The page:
for some one still looking for a answer like me (it took me few hours to resolve).
Firstly, go to Quality Profiles
Secondly: Select the profile you want then create a new copy of profile (if you already done this step before, go to the third step). Because Sonarqube does not allow us to change the root profile, so if you want to modify the rules set, you ...
Follow below steps to disable any rule in SonarQube:
Login by admin
Go to quality profile & Select java/php profile [whichever is appropriate to you]
Enter the rule as key and Search
Uncheck the box which will inactive the rule
Run Sonar runner command once again to verify the modifications are working properly
I have borrowed my answer from here
On newer version of SonarQube (mine is 6.7.4):
Go to http://localhost:9000/admin/settings?category=exclusions
Scroll to Ignore Issues on Multiple Criteria
Add Rule Key Pattern and File Path Pattern
Save and re-scan
Here is the step-by-step procedure to perform the scenario:
Setup a Jenkins server if already not using.
Goto plugin-manager of Jenkins to install “SonarQube Plugin”.
Goto “System-configuration” of Jenkins to provide “SonarQube”
Create a Jenkins job and choose one source code management option
Under build, add “Execute Shell” as ...
Regarding question 1: You could give the Warnings Plugin a try.
Regarding question 2: Configure your SonarQube project, to have a Leak Period since "previous build"
The SonarQube Leak Period specifies the time frame of your usual development cycle. Quality Gate conditions can be specified to be specific to that time frame, to enforce your quality to "get ...
There is no golden standard for code quality statistics. Also older Stackoverflow questions about code duplication shows these topics are very opinionated.
What good or bad statistics are will also differ per product and its complexity. Some might need more comments and or duplicate code.
I would not use sonarQube to just rate a project, but to use as a ...
It is a false positive since as you say we trust that it is closed internally by the JdbcTemplate. SonarQube has the assumption that the block of code that constructs a PreparedStament is responsible for closing it.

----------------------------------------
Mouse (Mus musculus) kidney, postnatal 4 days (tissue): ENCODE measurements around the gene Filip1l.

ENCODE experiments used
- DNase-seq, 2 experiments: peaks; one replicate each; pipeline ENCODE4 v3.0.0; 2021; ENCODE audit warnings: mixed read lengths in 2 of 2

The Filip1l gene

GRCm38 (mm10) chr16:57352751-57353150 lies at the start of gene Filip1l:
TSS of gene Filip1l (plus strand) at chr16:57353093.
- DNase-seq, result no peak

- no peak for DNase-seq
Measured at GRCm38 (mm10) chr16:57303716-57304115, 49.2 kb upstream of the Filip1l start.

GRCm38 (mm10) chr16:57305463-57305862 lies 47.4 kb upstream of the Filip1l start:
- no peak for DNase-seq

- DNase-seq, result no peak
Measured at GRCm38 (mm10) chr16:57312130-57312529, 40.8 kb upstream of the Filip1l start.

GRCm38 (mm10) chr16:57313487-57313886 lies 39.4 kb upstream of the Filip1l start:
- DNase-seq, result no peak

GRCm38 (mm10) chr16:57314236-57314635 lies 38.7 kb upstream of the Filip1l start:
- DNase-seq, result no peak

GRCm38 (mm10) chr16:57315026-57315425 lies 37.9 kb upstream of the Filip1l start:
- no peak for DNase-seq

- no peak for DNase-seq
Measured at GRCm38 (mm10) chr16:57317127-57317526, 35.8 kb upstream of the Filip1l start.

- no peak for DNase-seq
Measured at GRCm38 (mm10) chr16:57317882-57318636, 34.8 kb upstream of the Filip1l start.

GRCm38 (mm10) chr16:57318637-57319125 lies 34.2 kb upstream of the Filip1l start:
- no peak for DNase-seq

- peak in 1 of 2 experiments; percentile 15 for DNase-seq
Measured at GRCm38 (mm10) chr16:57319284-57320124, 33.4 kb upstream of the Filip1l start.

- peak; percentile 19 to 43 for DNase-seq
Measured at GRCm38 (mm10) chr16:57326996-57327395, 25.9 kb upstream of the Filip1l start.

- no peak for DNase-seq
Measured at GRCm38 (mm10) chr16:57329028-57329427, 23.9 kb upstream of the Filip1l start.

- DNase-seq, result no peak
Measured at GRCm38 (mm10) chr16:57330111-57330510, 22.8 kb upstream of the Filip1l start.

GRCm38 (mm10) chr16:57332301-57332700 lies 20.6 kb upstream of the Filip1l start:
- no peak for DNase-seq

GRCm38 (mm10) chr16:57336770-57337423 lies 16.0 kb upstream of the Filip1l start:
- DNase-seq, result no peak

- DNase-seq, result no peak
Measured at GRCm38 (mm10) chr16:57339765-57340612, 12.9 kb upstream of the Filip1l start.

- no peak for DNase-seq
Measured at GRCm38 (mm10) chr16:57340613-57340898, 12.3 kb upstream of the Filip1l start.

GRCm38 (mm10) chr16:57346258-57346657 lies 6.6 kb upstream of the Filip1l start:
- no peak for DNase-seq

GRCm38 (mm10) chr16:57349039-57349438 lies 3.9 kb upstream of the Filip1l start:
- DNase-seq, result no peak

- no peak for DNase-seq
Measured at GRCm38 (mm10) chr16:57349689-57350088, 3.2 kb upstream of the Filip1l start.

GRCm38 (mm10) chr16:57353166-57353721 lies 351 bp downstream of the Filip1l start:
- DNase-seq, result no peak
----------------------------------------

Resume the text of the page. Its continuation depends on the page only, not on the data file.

You can use the SonarQube UI to flag this particular issue as a false positive. If you always rely on JdbcTemplate closing your PreparedStament ...
You can do this in Administration -> Configuration -> Analysis Scope -> Restrict Scope of Coding Rules. You need to specify the code of the rule (without spaces) and a file path pattern to filter. If you use the maven standard **/src/main/** will work for you.
For more information see the docs where it states that you can:
...exclude files/directories ...
How about an code review from an experienced senior developer, so that you can focus more on practical tips.
Experience is incomparable to any tool at least in the current state of the tools.
Other possible ways
If coding guidelines and standard followed.
Coding guidelines followed.
Design principle effectiveness .
So here are your answers :
Author is coming from the SCM data. According to your "strange" authors, I suspect you are using git and anyone can configure his account with any name (https://git-scm.com/book/en/v2/Getting-Started-First-Time-Git-Setup)
In order to correlate the assignees (SonarQube user) and the author (SCM account), as an administrator you can ...
As per SonarQube documentation you have two options:
a) in case you have forgot your admin password
Execute this query on database for SonarQube to set password back to 'admin' for user admin.
update users set crypted_password = '$2a$12$uCkkXmhW5ThVK8mpBvnXOOJRLd64LJeHTeCkSuB3lfaR2N0AYBaSi', salt=null, hash_method='BCRYPT' where login = 'admin'
b) in ...
My SonarQube web-based instance has a menu "Administration" when I am logged in as the Admin users.
On the Administration page there is dropdown "Security" which has the following items:
Here you can setup users and permissions, so yes you can use multiple user logins.
You already have something else on port 9000 that isn't sonar when you telnet in , it will need to be stopped before anything else can bind to that port.
use losf to find out which process it is
for more info on lsof see this, its not installed by default on a lot of distros.
SonarQube only accepts processed data, so you have to generate the data while running tests with a build-server (Jenkins in your case).
From the SonarQube code coverage documentation:
The Java Plugin is going to reuse reports and not generate them, so
before trying to configure your analysis to import these reports, you
need to be sure they are ...